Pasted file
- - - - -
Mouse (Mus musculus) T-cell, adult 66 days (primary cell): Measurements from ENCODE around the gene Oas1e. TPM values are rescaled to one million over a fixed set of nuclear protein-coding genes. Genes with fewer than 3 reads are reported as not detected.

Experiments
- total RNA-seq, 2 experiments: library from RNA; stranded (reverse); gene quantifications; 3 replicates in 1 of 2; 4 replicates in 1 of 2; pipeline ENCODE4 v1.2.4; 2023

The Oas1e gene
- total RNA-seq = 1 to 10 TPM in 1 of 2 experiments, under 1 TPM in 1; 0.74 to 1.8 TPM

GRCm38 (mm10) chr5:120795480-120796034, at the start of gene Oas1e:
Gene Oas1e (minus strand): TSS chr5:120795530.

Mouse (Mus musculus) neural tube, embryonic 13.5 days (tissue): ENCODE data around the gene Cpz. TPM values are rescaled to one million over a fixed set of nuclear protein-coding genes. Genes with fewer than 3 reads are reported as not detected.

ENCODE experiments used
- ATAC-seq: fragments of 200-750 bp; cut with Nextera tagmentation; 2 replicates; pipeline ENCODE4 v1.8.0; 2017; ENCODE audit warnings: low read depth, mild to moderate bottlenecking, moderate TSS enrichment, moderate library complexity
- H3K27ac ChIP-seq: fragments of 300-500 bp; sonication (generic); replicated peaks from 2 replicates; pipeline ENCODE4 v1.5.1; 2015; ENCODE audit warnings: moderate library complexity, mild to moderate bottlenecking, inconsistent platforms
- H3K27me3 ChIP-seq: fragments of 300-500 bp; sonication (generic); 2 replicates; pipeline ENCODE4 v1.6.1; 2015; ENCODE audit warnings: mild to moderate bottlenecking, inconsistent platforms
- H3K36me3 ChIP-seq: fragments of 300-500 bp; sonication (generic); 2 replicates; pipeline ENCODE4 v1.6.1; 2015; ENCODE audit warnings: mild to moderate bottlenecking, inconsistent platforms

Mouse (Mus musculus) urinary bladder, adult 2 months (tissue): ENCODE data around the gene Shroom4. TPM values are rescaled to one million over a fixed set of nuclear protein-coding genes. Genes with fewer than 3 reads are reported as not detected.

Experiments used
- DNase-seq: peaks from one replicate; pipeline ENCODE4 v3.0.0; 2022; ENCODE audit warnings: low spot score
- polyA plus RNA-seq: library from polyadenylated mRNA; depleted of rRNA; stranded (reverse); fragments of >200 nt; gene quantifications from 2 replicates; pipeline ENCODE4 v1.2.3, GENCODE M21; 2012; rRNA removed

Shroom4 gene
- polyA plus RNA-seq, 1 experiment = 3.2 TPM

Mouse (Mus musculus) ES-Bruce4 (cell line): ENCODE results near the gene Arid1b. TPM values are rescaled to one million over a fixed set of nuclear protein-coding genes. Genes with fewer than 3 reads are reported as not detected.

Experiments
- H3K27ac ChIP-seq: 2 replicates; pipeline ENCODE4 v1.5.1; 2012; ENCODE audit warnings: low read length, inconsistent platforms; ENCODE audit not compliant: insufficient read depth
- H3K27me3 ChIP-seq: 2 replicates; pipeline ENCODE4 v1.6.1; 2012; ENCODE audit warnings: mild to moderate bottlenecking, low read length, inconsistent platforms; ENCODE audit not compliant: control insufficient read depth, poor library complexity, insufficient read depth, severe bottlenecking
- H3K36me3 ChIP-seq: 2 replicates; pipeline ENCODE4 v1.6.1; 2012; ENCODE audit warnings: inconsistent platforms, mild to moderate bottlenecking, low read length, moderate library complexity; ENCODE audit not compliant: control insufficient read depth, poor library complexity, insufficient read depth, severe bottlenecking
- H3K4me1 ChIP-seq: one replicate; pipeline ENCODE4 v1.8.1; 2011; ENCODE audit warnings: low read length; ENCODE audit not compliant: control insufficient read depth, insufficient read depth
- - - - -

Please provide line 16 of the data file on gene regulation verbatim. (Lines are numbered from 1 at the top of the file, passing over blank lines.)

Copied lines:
- DNase-seq: peaks from one replicate; pipeline ENCODE4 v3.0.0; 2022; ENCODE audit warnings: low spot score